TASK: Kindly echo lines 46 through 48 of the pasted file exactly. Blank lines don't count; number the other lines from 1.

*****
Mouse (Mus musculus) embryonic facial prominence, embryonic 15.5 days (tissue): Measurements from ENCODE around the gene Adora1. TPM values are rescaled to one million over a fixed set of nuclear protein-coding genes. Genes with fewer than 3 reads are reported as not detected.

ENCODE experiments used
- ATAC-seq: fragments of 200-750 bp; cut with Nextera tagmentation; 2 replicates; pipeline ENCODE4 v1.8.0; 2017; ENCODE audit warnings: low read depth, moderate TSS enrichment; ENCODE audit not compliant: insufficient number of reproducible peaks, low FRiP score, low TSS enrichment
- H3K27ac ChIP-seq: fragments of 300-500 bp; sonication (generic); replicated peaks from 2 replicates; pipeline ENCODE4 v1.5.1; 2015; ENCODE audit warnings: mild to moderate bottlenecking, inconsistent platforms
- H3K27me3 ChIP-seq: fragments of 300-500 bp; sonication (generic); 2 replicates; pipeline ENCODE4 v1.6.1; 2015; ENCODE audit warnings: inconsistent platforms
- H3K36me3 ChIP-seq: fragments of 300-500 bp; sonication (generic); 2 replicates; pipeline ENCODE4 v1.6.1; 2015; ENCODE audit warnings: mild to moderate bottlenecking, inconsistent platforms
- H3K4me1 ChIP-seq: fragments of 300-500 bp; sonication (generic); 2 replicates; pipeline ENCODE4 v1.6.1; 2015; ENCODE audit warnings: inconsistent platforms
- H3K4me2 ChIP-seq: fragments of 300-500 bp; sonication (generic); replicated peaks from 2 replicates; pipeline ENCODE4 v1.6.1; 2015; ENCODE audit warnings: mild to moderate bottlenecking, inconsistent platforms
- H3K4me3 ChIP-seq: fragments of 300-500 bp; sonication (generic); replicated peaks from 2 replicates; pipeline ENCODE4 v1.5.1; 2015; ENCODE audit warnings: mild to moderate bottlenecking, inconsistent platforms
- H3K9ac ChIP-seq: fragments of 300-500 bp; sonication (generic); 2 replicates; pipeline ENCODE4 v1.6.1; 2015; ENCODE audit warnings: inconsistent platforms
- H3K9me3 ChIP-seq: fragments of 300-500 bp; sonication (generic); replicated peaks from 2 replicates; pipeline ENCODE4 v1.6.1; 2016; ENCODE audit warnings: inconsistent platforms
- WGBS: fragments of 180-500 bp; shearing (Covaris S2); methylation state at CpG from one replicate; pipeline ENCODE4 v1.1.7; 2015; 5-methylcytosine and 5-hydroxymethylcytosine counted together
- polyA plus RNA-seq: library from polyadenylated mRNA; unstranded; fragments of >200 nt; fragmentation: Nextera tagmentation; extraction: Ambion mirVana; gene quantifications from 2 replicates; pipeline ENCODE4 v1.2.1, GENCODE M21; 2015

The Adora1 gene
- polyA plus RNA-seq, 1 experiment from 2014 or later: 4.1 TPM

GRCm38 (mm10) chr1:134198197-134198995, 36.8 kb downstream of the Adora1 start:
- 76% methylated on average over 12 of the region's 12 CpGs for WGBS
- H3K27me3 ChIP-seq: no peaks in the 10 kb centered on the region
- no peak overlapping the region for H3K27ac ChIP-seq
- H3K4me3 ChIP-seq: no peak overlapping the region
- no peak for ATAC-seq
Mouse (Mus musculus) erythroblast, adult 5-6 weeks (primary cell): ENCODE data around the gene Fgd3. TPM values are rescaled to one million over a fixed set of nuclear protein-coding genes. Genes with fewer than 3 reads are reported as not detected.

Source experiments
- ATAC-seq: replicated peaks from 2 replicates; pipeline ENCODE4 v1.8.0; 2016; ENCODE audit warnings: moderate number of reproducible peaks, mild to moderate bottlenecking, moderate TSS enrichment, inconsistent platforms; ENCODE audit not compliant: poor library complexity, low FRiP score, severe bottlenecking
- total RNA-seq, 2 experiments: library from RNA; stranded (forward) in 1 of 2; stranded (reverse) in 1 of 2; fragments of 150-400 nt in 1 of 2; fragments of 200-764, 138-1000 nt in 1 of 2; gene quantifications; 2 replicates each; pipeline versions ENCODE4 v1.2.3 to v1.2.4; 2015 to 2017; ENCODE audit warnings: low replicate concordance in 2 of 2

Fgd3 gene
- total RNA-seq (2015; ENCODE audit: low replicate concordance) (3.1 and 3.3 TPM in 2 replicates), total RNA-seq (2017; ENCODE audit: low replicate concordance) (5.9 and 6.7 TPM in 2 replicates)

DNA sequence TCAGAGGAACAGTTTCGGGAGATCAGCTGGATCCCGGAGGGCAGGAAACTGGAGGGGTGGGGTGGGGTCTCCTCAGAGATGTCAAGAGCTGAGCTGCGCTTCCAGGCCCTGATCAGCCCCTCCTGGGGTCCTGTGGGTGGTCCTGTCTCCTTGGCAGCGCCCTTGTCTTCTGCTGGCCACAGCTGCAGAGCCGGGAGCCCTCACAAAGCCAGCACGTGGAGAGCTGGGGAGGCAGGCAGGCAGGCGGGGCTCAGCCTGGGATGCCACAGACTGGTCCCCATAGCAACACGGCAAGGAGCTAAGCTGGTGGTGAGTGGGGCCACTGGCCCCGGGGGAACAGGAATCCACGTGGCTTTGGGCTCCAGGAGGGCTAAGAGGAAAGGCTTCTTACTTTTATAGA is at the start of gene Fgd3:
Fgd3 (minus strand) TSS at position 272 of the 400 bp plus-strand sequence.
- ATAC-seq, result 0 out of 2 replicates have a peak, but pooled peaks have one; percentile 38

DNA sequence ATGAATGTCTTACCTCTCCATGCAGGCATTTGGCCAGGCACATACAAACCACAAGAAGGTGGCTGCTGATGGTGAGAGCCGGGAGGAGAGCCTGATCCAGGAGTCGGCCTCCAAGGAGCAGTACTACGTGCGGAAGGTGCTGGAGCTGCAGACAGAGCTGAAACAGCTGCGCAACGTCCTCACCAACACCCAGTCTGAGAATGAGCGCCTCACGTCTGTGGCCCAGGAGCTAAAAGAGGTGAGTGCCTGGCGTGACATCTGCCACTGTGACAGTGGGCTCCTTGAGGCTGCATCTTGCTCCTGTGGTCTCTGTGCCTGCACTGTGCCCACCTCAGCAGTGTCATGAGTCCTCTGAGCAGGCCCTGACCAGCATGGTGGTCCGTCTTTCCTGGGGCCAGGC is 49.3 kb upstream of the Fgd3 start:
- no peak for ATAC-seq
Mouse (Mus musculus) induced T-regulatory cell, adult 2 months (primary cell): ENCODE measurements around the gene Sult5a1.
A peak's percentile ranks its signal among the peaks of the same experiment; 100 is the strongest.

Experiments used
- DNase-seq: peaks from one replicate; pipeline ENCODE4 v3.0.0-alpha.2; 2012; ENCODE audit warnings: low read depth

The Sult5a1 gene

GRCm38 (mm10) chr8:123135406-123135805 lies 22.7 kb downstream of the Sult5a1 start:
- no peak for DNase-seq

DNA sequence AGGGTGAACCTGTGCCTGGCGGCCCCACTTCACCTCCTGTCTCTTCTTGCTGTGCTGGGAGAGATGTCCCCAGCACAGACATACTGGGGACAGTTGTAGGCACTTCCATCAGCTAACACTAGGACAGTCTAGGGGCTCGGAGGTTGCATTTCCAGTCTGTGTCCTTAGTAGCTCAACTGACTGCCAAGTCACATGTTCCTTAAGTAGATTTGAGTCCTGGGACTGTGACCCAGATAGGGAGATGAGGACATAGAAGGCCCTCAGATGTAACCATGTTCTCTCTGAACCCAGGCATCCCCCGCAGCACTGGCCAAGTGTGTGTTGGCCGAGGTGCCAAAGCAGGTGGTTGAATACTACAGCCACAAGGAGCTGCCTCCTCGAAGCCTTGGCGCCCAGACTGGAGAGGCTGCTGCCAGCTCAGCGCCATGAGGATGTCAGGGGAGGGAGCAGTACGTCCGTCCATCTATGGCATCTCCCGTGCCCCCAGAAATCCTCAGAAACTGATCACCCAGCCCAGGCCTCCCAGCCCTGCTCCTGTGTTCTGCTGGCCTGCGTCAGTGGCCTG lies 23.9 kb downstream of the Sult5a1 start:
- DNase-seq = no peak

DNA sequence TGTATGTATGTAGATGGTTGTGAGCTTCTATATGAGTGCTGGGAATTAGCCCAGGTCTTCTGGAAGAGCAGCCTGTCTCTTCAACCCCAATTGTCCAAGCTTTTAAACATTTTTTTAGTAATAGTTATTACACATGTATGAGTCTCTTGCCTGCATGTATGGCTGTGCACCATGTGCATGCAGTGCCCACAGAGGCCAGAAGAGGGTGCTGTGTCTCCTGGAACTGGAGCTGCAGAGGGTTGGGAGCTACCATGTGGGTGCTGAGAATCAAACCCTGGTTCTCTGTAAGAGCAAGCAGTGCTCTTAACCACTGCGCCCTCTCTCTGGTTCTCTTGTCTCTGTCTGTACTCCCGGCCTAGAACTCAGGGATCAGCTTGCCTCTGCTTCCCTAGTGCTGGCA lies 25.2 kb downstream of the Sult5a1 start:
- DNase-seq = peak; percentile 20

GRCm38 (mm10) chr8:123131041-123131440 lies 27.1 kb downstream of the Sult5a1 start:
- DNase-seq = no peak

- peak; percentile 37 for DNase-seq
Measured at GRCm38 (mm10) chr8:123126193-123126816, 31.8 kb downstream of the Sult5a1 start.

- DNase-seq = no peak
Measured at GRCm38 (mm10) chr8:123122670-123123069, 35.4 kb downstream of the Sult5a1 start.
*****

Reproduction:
- peak; percentile 37 for DNase-seq
Measured at GRCm38 (mm10) chr8:123126193-123126816, 31.8 kb downstream of the Sult5a1 start.

- DNase-seq = no peak